This would all be good news if McClure was a marquee name. But he is not, and the days when overnight Broadway stars could sell a Broadway show are long gone. Sorry, Kid, these are Modern Times. (My editor sent out this Tweet this week: "If @RobMcClure doesn't get a Tony nomination for his sensational performance as @ChaplinBway, I will eat my shoe!" )
Rebecca, the new musical based on the classic novel by Daphne du Maurier, is unluckier than the book's unfortunate heroine.
The show was supposed to have bowed last season, but was postponed in January 2012 due to incomplete capitalization. Producers didn't give up, but rescheduled it for this season. Now the show's start of rehearsals is delayed by two weeks due to the death of a key investor responsible for a $4.5 million investment pool in the production.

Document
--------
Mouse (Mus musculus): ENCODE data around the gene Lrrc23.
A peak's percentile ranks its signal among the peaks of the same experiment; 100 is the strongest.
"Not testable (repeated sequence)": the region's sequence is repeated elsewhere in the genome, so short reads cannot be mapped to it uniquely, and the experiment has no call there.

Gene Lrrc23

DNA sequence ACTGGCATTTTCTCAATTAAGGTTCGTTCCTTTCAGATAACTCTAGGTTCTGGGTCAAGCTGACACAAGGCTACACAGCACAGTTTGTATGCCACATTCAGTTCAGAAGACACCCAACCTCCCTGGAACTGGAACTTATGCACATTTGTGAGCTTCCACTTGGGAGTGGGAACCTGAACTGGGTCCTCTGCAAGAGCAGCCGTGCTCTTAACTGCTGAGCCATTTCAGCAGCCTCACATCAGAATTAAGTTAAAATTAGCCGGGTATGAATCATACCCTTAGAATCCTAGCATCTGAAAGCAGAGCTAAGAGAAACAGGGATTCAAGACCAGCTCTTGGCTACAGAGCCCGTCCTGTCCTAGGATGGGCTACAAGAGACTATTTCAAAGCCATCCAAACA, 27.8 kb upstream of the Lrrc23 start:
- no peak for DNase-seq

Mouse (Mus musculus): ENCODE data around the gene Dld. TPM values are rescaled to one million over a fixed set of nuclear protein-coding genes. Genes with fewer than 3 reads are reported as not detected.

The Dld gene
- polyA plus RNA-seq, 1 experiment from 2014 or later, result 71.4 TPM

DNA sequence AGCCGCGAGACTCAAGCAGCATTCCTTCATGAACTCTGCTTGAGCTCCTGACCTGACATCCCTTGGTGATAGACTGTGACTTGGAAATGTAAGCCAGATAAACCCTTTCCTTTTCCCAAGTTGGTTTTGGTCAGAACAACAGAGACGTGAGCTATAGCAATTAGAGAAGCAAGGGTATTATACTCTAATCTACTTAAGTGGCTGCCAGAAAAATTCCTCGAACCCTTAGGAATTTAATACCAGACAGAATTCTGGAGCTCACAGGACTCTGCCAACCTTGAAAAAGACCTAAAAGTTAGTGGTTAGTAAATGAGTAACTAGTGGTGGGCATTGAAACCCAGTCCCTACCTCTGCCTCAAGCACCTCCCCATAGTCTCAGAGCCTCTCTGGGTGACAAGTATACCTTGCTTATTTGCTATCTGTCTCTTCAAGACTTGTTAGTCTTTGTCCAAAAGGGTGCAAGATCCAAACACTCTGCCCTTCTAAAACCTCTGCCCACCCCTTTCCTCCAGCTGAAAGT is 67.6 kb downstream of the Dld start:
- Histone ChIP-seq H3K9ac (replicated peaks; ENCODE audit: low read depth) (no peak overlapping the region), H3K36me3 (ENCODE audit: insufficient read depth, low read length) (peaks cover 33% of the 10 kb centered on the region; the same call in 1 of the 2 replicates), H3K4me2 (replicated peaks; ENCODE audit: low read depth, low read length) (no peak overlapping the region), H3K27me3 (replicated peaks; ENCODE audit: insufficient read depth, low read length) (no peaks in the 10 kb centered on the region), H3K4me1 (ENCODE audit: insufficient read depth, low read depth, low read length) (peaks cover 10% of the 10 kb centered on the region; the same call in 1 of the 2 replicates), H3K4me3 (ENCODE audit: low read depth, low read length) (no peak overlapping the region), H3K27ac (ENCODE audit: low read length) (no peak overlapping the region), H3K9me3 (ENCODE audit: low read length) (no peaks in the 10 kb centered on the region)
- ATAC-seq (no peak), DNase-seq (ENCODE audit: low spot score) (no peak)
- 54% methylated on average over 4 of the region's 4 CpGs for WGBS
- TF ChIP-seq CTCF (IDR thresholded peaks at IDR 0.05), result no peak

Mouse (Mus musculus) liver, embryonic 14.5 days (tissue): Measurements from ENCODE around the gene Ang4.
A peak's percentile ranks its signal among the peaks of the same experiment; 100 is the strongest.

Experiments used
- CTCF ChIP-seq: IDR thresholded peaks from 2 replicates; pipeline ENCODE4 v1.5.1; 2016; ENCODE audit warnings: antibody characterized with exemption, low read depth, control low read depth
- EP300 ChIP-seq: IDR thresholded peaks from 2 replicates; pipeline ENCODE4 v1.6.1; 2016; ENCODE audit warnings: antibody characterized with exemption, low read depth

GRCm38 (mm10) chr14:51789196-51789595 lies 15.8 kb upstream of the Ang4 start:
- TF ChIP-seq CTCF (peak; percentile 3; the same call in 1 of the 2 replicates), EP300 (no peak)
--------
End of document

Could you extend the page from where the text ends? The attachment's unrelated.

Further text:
"Since the tragic and sudden death of a major investor in early August, we have been working with the representatives of the estate to complete the committed investment," said lead producers Ben Sprecher and Louise Forlenza. "We had been reassured that the commitment would be honored, and have tried day and night to finalize this matter, but as of yet have been unable to do so, which has left us no choice but to delay the start of rehearsals for Rebecca by two weeks."
Also unlucky this week was the Chicago launch of Unspeakable, a "dramatic fantasia" inspired by the life of legendary comic Richard Pryor. Again, the problem was cash flow. (Ain't that the problem all over, these days?) The show will not happen "due to major funding that did not come through," but a spring 2013 production is planned. Film actor Isaiah Washington was to star (not in the role of Pryor, though — that's James Murray Jackson, Jr.) in the eight-week run at the Royal George Theatre.